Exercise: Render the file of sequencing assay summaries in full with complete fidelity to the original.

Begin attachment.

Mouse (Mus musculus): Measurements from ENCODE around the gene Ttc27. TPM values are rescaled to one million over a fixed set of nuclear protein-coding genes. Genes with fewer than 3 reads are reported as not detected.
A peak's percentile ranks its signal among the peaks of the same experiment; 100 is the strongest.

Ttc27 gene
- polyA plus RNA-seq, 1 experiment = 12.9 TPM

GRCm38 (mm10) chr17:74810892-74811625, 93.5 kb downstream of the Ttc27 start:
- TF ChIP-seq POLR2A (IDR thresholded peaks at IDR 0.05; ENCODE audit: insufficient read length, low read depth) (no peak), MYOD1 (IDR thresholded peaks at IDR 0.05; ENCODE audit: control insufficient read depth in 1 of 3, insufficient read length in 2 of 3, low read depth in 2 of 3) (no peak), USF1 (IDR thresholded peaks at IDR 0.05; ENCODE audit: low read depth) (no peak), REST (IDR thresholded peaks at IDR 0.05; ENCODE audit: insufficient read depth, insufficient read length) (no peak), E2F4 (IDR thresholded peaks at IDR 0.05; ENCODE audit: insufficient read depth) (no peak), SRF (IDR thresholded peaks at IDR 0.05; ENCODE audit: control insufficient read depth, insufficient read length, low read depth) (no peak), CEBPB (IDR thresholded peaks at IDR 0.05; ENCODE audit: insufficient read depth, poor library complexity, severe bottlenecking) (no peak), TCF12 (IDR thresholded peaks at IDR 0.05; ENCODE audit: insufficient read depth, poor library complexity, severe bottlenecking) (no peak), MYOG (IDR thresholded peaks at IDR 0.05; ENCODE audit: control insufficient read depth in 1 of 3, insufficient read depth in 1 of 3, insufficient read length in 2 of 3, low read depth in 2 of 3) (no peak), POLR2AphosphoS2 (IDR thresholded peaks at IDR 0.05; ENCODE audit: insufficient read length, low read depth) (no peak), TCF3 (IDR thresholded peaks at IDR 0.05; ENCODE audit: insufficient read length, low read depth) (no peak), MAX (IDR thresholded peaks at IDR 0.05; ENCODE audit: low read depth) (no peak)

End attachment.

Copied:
Mouse (Mus musculus): Measurements from ENCODE around the gene Ttc27. TPM values are rescaled to one million over a fixed set of nuclear protein-coding genes. Genes with fewer than 3 reads are reported as not detected.
A peak's percentile ranks its signal among the peaks of the same experiment; 100 is the strongest.

Ttc27 gene
- polyA plus RNA-seq, 1 experiment = 12.9 TPM

GRCm38 (mm10) chr17:74810892-74811625, 93.5 kb downstream of the Ttc27 start:
- TF ChIP-seq POLR2A (IDR thresholded peaks at IDR 0.05; ENCODE audit: insufficient read length, low read depth) (no peak), MYOD1 (IDR thresholded peaks at IDR 0.05; ENCODE audit: control insufficient read depth in 1 of 3, insufficient read length in 2 of 3, low read depth in 2 of 3) (no peak), USF1 (IDR thresholded peaks at IDR 0.05; ENCODE audit: low read depth) (no peak), REST (IDR thresholded peaks at IDR 0.05; ENCODE audit: insufficient read depth, insufficient read length) (no peak), E2F4 (IDR thresholded peaks at IDR 0.05; ENCODE audit: insufficient read depth) (no peak), SRF (IDR thresholded peaks at IDR 0.05; ENCODE audit: control insufficient read depth, insufficient read length, low read depth) (no peak), CEBPB (IDR thresholded peaks at IDR 0.05; ENCODE audit: insufficient read depth, poor library complexity, severe bottlenecking) (no peak), TCF12 (IDR thresholded peaks at IDR 0.05; ENCODE audit: insufficient read depth, poor library complexity, severe bottlenecking) (no peak), MYOG (IDR thresholded peaks at IDR 0.05; ENCODE audit: control insufficient read depth in 1 of 3, insufficient read depth in 1 of 3, insufficient read length in 2 of 3, low read depth in 2 of 3) (no peak), POLR2AphosphoS2 (IDR thresholded peaks at IDR 0.05; ENCODE audit: insufficient read length, low read depth) (no peak), TCF3 (IDR thresholded peaks at IDR 0.05; ENCODE audit: insufficient read length, low read depth) (no peak), MAX (IDR thresholded peaks at IDR 0.05; ENCODE audit: low read depth) (no peak)